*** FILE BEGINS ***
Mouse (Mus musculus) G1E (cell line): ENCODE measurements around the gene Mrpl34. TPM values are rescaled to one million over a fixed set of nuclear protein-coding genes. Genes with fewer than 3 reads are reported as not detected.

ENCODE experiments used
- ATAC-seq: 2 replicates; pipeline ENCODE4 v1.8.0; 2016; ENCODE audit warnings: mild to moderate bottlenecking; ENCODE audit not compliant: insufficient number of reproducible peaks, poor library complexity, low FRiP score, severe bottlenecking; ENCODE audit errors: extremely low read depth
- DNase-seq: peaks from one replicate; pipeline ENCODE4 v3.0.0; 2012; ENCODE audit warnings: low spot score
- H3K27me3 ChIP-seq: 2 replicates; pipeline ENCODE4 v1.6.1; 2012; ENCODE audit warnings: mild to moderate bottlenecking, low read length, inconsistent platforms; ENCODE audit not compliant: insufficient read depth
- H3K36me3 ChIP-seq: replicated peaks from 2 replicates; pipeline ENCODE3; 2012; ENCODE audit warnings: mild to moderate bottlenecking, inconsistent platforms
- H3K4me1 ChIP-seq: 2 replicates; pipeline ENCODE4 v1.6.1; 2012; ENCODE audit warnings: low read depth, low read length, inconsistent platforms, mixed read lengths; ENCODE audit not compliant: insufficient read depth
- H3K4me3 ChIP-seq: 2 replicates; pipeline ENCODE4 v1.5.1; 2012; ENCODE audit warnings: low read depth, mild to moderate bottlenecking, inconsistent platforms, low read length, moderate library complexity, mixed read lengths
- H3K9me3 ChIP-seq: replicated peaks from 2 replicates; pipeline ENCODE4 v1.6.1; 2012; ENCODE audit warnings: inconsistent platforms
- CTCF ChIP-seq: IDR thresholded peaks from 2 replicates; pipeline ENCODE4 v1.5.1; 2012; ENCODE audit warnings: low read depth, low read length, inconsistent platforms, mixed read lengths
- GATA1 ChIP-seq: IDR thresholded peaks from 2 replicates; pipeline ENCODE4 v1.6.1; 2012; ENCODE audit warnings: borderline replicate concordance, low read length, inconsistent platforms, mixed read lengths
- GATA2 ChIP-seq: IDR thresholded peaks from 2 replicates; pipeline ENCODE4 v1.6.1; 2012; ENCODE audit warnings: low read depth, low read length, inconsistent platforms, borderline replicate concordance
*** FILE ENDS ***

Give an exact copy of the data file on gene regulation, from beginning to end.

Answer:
Mouse (Mus musculus) G1E (cell line): ENCODE measurements around the gene Mrpl34. TPM values are rescaled to one million over a fixed set of nuclear protein-coding genes. Genes with fewer than 3 reads are reported as not detected.

ENCODE experiments used
- ATAC-seq: 2 replicates; pipeline ENCODE4 v1.8.0; 2016; ENCODE audit warnings: mild to moderate bottlenecking; ENCODE audit not compliant: insufficient number of reproducible peaks, poor library complexity, low FRiP score, severe bottlenecking; ENCODE audit errors: extremely low read depth
- DNase-seq: peaks from one replicate; pipeline ENCODE4 v3.0.0; 2012; ENCODE audit warnings: low spot score
- H3K27me3 ChIP-seq: 2 replicates; pipeline ENCODE4 v1.6.1; 2012; ENCODE audit warnings: mild to moderate bottlenecking, low read length, inconsistent platforms; ENCODE audit not compliant: insufficient read depth
- H3K36me3 ChIP-seq: replicated peaks from 2 replicates; pipeline ENCODE3; 2012; ENCODE audit warnings: mild to moderate bottlenecking, inconsistent platforms
- H3K4me1 ChIP-seq: 2 replicates; pipeline ENCODE4 v1.6.1; 2012; ENCODE audit warnings: low read depth, low read length, inconsistent platforms, mixed read lengths; ENCODE audit not compliant: insufficient read depth
- H3K4me3 ChIP-seq: 2 replicates; pipeline ENCODE4 v1.5.1; 2012; ENCODE audit warnings: low read depth, mild to moderate bottlenecking, inconsistent platforms, low read length, moderate library complexity, mixed read lengths
- H3K9me3 ChIP-seq: replicated peaks from 2 replicates; pipeline ENCODE4 v1.6.1; 2012; ENCODE audit warnings: inconsistent platforms
- CTCF ChIP-seq: IDR thresholded peaks from 2 replicates; pipeline ENCODE4 v1.5.1; 2012; ENCODE audit warnings: low read depth, low read length, inconsistent platforms, mixed read lengths
- GATA1 ChIP-seq: IDR thresholded peaks from 2 replicates; pipeline ENCODE4 v1.6.1; 2012; ENCODE audit warnings: borderline replicate concordance, low read length, inconsistent platforms, mixed read lengths
- GATA2 ChIP-seq: IDR thresholded peaks from 2 replicates; pipeline ENCODE4 v1.6.1; 2012; ENCODE audit warnings: low read depth, low read length, inconsistent platforms, borderline replicate concordance